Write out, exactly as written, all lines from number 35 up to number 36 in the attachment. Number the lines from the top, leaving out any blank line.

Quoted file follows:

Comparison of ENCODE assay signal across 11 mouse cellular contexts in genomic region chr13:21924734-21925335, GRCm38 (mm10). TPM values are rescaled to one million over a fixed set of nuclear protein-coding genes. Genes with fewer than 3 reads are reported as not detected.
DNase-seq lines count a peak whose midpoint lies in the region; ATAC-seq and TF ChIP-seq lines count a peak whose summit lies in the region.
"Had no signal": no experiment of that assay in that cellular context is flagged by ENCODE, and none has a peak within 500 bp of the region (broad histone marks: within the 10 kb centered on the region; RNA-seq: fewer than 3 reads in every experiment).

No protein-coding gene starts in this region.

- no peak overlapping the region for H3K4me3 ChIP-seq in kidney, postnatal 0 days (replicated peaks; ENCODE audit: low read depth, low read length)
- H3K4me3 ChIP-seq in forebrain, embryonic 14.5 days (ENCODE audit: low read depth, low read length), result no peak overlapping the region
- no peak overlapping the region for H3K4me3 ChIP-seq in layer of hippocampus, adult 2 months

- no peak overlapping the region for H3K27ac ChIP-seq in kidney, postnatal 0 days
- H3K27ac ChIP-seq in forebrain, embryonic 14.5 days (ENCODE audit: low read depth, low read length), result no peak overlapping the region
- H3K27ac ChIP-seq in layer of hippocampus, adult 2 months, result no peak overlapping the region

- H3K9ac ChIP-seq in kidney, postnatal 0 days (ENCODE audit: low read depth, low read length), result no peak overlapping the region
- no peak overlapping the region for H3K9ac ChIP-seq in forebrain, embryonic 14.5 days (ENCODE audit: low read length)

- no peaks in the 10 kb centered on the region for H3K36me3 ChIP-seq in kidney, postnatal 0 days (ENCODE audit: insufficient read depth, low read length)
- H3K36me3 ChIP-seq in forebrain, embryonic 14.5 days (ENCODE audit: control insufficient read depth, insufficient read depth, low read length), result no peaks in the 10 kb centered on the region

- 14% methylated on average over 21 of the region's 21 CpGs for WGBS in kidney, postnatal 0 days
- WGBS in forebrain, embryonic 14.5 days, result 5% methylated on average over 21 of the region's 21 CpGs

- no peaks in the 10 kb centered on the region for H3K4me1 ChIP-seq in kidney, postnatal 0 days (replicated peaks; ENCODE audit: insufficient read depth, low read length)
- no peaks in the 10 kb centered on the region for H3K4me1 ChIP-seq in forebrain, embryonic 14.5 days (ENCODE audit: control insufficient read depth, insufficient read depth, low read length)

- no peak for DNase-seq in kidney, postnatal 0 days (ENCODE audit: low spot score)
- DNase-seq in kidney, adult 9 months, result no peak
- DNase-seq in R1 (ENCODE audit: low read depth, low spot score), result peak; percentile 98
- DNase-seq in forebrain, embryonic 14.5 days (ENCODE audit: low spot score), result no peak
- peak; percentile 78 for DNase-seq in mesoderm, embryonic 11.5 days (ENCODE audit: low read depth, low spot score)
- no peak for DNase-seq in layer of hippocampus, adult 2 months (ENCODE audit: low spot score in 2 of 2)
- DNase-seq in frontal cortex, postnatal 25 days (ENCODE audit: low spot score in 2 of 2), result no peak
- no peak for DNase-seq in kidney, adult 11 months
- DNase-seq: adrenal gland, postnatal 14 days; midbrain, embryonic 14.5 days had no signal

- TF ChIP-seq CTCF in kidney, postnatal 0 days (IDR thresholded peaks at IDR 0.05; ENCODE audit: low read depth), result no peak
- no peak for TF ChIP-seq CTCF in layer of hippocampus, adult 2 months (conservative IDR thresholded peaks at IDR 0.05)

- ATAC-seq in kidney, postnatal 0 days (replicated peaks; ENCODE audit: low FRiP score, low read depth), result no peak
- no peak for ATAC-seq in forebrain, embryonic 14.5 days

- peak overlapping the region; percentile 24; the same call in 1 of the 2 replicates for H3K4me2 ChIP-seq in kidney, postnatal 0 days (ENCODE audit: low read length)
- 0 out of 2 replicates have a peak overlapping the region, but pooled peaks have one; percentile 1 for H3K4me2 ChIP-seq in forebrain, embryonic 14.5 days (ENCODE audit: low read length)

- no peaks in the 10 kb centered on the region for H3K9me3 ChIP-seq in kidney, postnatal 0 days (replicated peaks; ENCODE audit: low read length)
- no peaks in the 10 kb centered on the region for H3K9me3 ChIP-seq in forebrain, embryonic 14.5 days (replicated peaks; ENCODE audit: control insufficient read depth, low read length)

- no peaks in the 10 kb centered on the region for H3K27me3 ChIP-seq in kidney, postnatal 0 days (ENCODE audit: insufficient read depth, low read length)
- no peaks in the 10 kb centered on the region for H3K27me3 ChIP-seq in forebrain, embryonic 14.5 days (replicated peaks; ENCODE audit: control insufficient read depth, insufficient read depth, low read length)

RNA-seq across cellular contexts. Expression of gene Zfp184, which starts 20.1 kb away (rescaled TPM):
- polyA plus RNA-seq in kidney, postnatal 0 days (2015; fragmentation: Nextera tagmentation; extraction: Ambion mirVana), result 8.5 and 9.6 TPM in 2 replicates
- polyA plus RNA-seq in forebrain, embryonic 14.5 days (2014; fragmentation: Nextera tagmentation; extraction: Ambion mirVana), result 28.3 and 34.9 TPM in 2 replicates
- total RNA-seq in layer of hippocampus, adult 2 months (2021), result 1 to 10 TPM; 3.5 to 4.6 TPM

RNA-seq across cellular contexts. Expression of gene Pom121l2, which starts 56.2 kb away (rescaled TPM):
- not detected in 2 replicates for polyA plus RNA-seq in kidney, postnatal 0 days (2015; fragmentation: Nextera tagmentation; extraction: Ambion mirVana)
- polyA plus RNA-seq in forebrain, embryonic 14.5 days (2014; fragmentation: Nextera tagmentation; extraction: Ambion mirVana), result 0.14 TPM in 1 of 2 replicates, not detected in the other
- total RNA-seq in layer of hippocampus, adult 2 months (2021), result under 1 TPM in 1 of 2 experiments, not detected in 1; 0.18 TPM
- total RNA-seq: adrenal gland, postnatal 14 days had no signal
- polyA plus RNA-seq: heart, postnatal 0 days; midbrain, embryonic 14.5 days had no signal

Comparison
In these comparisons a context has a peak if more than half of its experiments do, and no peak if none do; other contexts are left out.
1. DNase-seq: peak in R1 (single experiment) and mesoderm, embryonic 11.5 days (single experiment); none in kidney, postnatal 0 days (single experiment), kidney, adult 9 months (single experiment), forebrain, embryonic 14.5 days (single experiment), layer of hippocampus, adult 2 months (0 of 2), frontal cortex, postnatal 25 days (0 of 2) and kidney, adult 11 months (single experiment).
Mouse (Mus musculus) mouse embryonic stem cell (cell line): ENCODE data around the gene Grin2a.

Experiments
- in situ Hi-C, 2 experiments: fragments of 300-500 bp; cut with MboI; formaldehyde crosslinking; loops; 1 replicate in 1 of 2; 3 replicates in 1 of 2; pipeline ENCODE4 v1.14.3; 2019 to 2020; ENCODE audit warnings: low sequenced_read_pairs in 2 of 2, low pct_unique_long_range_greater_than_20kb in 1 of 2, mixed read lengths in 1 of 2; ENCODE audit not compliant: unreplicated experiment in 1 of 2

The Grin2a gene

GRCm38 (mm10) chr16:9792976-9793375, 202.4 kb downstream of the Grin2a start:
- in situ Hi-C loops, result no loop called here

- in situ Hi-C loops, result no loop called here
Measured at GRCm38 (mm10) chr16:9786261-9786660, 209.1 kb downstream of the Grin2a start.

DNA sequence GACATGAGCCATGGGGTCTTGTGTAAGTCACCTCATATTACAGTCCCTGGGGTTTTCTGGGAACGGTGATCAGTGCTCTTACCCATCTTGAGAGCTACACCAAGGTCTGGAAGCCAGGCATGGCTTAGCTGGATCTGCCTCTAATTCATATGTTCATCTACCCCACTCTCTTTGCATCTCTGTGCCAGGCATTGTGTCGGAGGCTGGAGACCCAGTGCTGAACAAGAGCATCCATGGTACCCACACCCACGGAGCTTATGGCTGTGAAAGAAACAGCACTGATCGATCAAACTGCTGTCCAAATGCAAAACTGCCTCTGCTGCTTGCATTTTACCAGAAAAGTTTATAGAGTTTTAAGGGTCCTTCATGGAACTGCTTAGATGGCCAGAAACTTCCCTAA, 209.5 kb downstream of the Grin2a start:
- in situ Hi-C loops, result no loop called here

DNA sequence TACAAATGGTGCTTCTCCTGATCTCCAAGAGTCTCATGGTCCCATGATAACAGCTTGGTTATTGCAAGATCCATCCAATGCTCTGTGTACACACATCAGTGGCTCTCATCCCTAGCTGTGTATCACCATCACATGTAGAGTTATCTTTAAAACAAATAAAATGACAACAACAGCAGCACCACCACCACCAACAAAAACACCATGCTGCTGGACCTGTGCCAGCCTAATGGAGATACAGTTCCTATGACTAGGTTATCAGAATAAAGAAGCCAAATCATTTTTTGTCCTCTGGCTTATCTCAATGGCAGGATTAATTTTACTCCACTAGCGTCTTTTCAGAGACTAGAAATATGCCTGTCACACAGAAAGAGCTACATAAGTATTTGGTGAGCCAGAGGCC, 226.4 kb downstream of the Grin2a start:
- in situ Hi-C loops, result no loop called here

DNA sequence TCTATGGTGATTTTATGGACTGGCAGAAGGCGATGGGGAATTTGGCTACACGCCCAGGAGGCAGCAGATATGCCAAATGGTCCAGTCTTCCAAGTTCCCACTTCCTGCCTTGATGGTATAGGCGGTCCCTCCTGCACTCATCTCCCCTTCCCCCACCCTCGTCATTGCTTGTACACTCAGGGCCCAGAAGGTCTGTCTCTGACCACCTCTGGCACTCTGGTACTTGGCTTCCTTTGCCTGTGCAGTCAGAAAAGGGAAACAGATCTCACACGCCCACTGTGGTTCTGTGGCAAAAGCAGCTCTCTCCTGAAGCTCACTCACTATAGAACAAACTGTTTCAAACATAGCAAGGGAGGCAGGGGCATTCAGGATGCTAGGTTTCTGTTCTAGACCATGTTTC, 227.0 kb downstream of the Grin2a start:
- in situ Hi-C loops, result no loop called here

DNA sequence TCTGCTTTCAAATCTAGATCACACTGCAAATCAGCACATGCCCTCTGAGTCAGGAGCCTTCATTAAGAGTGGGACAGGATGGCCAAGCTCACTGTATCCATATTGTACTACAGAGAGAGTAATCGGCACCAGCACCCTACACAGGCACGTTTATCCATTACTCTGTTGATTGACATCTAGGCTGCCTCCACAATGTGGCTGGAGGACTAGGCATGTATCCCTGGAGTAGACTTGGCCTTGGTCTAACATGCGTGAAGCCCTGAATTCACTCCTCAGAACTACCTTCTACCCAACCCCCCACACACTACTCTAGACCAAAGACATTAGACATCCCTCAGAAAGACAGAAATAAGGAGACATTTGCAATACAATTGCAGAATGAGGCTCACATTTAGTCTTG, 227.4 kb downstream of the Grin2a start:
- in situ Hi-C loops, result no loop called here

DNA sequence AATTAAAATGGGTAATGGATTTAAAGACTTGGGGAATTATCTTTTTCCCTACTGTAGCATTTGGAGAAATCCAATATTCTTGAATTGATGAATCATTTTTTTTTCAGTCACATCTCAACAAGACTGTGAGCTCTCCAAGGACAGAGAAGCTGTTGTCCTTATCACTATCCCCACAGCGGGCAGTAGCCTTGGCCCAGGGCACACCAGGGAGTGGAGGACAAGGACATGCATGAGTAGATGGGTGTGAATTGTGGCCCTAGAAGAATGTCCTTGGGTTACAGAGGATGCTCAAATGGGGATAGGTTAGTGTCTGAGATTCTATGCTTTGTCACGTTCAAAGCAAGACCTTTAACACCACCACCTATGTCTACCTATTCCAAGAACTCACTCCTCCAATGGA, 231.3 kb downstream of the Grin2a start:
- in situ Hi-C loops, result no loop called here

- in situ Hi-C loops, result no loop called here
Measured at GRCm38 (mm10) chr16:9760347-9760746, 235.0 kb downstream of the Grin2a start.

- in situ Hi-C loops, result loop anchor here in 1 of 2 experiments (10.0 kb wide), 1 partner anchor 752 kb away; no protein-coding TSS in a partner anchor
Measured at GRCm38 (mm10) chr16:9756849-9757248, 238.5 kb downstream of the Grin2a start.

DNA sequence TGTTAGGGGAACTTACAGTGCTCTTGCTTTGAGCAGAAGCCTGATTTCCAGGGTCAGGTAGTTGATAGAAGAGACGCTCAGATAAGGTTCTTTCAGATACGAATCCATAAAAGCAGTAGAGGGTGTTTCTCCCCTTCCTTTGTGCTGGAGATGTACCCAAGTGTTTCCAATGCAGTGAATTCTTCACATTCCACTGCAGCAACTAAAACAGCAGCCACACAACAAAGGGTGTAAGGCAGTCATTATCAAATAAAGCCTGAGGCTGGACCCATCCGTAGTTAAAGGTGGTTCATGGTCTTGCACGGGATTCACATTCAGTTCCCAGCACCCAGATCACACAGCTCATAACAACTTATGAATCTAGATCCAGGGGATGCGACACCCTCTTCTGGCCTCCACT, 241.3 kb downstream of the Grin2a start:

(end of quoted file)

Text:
- no peaks in the 10 kb centered on the region for H3K9me3 ChIP-seq in forebrain, embryonic 14.5 days (replicated peaks; ENCODE audit: control insufficient read depth, low read length)

- no peaks in the 10 kb centered on the region for H3K27me3 ChIP-seq in kidney, postnatal 0 days (ENCODE audit: insufficient read depth, low read length)